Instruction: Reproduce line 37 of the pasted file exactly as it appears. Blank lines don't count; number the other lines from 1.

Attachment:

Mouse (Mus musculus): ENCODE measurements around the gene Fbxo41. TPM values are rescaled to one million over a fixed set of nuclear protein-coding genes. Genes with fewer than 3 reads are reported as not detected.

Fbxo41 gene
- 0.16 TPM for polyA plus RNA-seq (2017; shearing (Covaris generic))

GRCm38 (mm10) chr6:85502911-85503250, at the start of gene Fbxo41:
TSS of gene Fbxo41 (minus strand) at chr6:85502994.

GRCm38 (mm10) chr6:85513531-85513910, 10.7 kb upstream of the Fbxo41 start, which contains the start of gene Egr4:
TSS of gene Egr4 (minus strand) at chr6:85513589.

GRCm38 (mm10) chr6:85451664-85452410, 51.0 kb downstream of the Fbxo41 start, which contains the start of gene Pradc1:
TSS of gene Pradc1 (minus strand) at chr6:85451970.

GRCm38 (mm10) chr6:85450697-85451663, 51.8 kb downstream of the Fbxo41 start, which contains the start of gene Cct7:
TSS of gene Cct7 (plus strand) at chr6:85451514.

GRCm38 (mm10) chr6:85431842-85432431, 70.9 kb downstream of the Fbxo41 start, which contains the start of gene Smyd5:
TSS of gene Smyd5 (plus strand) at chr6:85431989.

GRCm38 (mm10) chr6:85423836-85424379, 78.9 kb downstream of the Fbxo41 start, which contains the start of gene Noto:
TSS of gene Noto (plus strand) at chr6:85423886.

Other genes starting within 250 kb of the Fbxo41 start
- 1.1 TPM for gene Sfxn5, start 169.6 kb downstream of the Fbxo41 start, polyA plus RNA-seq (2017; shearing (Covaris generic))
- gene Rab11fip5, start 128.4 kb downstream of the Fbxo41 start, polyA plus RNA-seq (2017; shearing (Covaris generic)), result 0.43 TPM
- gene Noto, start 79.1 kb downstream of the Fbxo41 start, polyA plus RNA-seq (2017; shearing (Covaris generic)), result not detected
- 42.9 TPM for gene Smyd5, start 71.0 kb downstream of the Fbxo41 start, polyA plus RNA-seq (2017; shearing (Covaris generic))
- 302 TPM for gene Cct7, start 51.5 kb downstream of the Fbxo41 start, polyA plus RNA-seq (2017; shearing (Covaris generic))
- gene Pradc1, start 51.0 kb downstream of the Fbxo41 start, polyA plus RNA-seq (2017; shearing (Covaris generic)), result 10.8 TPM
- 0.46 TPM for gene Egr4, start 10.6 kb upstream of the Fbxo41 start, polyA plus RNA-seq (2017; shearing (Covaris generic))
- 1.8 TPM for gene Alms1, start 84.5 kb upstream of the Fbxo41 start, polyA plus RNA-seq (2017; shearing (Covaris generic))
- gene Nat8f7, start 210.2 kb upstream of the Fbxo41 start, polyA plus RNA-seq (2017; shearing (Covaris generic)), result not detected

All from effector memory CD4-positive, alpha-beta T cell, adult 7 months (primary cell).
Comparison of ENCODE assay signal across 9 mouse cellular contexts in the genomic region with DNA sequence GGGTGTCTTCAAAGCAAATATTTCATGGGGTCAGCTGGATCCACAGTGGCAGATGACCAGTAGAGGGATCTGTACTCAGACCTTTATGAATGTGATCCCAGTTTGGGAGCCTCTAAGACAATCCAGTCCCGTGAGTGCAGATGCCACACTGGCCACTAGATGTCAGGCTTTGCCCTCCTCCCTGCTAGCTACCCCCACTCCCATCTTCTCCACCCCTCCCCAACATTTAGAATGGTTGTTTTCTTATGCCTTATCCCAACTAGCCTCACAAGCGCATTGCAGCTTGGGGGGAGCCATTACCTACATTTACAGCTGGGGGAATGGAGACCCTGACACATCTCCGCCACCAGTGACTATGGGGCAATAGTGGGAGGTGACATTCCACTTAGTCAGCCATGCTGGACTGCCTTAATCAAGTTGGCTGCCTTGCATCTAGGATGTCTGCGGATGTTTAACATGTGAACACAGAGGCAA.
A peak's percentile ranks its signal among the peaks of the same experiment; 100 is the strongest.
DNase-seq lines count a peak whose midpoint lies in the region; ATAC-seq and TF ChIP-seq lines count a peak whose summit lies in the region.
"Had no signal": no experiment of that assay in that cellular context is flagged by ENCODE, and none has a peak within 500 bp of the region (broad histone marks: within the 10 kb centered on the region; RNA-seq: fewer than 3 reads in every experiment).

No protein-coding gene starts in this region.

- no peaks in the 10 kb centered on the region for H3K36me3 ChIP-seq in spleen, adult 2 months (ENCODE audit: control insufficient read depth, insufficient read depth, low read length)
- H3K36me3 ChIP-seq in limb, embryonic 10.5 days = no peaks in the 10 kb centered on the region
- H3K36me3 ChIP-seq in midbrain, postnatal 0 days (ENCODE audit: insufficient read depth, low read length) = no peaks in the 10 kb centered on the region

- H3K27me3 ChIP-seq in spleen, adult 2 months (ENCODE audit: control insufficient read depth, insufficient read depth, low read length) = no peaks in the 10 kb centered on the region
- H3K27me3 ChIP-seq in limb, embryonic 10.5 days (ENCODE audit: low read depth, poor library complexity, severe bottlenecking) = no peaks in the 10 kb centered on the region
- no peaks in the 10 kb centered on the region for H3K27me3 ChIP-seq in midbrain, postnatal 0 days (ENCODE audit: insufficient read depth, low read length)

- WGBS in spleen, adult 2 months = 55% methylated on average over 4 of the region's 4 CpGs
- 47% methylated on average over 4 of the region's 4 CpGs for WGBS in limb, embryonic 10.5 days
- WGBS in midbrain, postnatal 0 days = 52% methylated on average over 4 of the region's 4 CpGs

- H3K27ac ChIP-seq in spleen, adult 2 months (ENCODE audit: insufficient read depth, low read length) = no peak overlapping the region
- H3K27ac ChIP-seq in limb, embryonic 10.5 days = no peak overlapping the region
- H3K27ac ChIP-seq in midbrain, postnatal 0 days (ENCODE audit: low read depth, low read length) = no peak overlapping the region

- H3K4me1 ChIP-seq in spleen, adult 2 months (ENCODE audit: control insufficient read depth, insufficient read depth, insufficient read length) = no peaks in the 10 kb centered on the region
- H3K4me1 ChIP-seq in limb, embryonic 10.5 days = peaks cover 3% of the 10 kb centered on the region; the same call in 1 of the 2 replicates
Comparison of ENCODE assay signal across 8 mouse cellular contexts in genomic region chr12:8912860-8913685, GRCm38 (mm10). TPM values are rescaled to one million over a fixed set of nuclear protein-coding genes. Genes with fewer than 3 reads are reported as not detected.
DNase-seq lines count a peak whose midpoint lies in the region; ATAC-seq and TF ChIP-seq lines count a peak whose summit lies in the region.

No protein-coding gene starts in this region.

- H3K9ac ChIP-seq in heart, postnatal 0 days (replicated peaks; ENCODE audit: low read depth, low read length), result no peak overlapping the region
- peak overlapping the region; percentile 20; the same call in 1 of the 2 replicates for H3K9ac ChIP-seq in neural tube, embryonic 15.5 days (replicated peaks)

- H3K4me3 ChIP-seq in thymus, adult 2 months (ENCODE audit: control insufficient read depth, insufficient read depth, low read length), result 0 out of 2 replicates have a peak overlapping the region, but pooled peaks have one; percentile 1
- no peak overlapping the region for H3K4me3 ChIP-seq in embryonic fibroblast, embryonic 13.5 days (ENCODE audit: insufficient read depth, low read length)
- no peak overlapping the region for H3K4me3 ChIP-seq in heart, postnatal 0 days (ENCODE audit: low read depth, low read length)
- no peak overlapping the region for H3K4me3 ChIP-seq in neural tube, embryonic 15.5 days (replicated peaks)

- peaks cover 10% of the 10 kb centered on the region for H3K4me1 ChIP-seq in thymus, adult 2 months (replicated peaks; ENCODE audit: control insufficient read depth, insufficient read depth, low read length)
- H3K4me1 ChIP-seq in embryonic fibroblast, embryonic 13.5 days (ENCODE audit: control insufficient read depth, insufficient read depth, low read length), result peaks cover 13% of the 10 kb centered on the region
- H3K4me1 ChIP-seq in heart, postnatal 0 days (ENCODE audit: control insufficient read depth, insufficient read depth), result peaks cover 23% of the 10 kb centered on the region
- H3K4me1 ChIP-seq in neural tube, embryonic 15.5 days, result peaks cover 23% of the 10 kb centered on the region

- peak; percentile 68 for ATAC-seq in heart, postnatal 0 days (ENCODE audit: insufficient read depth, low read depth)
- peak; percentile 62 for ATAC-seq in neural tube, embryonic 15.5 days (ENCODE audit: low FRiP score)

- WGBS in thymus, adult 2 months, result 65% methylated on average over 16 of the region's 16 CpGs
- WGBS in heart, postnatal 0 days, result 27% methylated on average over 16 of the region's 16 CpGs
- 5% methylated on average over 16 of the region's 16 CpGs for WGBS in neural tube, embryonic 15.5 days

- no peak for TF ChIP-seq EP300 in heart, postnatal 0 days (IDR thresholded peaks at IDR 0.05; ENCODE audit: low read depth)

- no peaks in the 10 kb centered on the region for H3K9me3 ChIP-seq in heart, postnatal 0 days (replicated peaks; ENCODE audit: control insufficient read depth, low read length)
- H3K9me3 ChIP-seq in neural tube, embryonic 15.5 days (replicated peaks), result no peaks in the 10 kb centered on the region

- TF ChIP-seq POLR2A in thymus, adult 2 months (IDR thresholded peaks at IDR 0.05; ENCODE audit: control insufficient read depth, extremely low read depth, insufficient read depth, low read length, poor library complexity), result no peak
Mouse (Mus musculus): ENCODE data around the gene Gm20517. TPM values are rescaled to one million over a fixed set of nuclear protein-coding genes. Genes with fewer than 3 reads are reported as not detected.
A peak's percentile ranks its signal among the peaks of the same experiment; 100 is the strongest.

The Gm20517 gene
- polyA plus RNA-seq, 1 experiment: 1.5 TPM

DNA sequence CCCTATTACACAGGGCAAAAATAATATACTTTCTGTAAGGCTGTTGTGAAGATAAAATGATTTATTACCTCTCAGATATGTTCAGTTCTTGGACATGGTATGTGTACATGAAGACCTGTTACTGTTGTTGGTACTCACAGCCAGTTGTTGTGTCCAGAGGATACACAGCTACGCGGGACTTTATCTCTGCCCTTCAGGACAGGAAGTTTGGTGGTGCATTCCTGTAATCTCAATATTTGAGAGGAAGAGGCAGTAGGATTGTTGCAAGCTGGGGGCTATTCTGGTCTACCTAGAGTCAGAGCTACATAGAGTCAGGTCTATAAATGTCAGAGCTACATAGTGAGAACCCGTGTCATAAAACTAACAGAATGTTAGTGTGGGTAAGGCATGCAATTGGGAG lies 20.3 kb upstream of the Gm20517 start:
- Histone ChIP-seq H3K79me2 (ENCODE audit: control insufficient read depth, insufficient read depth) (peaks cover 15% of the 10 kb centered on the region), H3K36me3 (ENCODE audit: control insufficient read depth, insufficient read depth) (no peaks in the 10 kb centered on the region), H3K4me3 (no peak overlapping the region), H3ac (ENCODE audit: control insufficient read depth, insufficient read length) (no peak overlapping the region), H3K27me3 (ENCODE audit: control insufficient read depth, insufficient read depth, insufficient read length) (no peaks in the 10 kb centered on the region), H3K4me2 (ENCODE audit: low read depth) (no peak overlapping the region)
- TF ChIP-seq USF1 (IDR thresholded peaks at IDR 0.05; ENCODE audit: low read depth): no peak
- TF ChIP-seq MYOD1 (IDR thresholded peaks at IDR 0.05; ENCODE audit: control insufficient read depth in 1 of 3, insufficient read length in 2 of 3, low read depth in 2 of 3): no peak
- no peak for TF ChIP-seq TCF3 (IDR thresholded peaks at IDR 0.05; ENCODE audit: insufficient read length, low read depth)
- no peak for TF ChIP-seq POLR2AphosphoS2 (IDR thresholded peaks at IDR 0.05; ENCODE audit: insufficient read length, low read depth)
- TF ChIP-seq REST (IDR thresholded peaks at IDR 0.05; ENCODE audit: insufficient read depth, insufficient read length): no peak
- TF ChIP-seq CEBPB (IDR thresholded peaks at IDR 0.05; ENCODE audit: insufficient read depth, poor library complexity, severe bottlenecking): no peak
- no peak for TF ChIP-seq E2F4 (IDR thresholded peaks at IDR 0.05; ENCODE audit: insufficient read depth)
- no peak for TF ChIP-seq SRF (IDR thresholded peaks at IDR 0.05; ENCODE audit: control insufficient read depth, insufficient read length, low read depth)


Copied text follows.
- no peaks in the 10 kb centered on the region for H3K27me3 ChIP-seq in midbrain, postnatal 0 days (ENCODE audit: insufficient read depth, low read length)